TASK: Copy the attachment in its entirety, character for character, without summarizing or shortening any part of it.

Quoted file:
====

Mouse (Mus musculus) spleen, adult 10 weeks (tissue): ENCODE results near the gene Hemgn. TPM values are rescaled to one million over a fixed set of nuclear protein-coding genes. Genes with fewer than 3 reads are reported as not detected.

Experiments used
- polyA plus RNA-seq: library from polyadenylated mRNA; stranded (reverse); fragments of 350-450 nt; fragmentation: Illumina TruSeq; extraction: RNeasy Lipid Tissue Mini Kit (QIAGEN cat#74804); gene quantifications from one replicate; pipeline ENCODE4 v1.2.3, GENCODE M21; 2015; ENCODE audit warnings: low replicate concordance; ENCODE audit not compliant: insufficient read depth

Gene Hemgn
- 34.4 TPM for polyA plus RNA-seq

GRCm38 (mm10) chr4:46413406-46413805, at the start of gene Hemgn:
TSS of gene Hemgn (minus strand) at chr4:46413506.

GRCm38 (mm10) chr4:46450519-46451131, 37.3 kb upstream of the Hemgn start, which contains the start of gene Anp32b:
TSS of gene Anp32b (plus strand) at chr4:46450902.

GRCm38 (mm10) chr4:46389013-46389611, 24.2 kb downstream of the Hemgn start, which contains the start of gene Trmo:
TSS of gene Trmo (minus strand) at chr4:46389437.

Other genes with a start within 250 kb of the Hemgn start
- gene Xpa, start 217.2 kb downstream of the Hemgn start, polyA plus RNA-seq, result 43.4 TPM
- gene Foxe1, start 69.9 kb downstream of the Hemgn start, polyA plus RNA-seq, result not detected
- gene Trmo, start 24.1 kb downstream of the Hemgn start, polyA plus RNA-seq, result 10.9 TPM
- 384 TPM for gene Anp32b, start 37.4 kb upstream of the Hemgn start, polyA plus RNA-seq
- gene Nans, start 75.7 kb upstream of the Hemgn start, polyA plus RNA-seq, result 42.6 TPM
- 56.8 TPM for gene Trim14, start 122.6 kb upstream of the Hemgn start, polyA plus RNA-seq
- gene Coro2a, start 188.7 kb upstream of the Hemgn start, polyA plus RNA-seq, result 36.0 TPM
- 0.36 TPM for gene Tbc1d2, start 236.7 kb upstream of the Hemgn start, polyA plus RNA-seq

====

Mouse (Mus musculus) spleen, adult 10 weeks (tissue): ENCODE results near the gene Hemgn. TPM values are rescaled to one million over a fixed set of nuclear protein-coding genes. Genes with fewer than 3 reads are reported as not detected.

Experiments used
- polyA plus RNA-seq: library from polyadenylated mRNA; stranded (reverse); fragments of 350-450 nt; fragmentation: Illumina TruSeq; extraction: RNeasy Lipid Tissue Mini Kit (QIAGEN cat#74804); gene quantifications from one replicate; pipeline ENCODE4 v1.2.3, GENCODE M21; 2015; ENCODE audit warnings: low replicate concordance; ENCODE audit not compliant: insufficient read depth

Gene Hemgn
- 34.4 TPM for polyA plus RNA-seq

GRCm38 (mm10) chr4:46413406-46413805, at the start of gene Hemgn:
TSS of gene Hemgn (minus strand) at chr4:46413506.

GRCm38 (mm10) chr4:46450519-46451131, 37.3 kb upstream of the Hemgn start, which contains the start of gene Anp32b:
TSS of gene Anp32b (plus strand) at chr4:46450902.

GRCm38 (mm10) chr4:46389013-46389611, 24.2 kb downstream of the Hemgn start, which contains the start of gene Trmo:
TSS of gene Trmo (minus strand) at chr4:46389437.

Other genes with a start within 250 kb of the Hemgn start
- gene Xpa, start 217.2 kb downstream of the Hemgn start, polyA plus RNA-seq, result 43.4 TPM
- gene Foxe1, start 69.9 kb downstream of the Hemgn start, polyA plus RNA-seq, result not detected
- gene Trmo, start 24.1 kb downstream of the Hemgn start, polyA plus RNA-seq, result 10.9 TPM
- 384 TPM for gene Anp32b, start 37.4 kb upstream of the Hemgn start, polyA plus RNA-seq
- gene Nans, start 75.7 kb upstream of the Hemgn start, polyA plus RNA-seq, result 42.6 TPM
- 56.8 TPM for gene Trim14, start 122.6 kb upstream of the Hemgn start, polyA plus RNA-seq
- gene Coro2a, start 188.7 kb upstream of the Hemgn start, polyA plus RNA-seq, result 36.0 TPM
- 0.36 TPM for gene Tbc1d2, start 236.7 kb upstream of the Hemgn start, polyA plus RNA-seq